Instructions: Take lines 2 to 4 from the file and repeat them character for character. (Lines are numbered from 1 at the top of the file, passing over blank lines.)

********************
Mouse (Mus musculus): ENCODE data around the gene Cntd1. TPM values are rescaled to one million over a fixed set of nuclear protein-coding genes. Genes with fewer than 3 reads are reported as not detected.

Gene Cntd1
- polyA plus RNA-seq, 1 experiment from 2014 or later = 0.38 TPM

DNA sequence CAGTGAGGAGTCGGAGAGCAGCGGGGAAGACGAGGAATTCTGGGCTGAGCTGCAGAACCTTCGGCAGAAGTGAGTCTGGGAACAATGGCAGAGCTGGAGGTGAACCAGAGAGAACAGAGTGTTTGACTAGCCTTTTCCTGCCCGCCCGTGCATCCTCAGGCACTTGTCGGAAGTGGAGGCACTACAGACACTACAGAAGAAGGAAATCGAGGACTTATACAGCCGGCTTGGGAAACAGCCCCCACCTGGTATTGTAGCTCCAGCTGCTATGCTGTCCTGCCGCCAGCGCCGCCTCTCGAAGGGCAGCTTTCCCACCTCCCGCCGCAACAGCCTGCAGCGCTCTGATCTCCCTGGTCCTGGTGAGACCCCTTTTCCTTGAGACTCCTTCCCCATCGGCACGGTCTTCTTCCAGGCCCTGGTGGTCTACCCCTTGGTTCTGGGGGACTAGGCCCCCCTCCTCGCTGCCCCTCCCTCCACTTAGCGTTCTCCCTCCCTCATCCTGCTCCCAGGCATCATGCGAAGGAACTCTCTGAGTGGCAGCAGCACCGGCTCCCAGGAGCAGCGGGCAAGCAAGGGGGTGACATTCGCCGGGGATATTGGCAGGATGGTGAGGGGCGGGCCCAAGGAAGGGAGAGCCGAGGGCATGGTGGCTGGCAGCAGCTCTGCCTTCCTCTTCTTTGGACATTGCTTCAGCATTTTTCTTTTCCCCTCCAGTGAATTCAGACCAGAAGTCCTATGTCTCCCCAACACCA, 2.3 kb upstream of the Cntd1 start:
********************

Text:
Gene Cntd1
- polyA plus RNA-seq, 1 experiment from 2014 or later = 0.38 TPM

DNA sequence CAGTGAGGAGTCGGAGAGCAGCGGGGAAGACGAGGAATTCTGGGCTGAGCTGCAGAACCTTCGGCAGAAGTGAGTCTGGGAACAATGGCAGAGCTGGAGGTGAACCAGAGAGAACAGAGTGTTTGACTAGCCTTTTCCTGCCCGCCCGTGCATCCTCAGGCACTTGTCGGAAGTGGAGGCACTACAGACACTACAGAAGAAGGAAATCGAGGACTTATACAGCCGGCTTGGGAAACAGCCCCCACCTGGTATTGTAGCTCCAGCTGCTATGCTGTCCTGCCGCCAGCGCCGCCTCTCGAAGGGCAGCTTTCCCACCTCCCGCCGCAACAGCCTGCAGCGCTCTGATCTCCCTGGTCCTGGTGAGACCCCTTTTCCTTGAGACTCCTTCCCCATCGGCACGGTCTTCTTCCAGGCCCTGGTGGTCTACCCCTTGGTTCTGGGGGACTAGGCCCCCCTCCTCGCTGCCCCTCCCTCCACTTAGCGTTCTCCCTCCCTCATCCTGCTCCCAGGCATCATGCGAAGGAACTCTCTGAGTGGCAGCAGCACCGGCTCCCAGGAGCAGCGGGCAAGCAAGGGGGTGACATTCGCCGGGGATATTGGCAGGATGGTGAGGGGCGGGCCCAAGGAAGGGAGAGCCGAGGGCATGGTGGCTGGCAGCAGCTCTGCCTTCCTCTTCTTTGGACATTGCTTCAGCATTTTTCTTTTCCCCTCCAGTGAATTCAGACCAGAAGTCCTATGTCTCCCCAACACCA, 2.3 kb upstream of the Cntd1 start: